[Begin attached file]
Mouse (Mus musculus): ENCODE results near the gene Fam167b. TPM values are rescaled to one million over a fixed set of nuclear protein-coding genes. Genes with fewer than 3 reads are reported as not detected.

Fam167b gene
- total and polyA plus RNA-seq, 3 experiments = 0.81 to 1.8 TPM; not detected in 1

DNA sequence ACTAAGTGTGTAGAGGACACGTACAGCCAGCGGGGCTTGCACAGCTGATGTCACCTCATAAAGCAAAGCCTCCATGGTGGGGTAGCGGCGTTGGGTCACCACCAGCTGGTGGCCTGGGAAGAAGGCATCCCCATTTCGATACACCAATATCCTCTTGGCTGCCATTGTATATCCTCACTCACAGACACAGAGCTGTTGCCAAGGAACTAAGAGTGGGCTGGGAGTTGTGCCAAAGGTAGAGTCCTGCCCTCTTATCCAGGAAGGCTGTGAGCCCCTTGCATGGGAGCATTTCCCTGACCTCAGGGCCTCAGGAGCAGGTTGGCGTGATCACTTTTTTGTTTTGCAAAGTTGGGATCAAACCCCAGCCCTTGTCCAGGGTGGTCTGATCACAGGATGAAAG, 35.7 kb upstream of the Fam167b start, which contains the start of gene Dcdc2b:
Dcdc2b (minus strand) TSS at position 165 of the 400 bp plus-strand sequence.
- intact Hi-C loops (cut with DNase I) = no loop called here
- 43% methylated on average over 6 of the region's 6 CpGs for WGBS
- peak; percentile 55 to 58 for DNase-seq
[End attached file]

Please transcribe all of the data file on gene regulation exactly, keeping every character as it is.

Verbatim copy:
Mouse (Mus musculus): ENCODE results near the gene Fam167b. TPM values are rescaled to one million over a fixed set of nuclear protein-coding genes. Genes with fewer than 3 reads are reported as not detected.

Fam167b gene
- total and polyA plus RNA-seq, 3 experiments = 0.81 to 1.8 TPM; not detected in 1

DNA sequence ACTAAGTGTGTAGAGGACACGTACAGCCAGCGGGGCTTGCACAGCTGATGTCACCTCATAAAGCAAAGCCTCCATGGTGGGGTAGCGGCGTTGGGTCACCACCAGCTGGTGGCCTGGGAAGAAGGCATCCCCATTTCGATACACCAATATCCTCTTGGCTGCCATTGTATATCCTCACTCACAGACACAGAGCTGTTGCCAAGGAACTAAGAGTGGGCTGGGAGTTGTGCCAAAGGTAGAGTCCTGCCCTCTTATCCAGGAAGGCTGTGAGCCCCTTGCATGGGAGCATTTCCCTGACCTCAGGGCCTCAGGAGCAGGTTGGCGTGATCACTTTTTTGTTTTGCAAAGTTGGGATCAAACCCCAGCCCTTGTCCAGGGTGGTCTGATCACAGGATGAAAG, 35.7 kb upstream of the Fam167b start, which contains the start of gene Dcdc2b:
Dcdc2b (minus strand) TSS at position 165 of the 400 bp plus-strand sequence.
- intact Hi-C loops (cut with DNase I) = no loop called here
- 43% methylated on average over 6 of the region's 6 CpGs for WGBS
- peak; percentile 55 to 58 for DNase-seq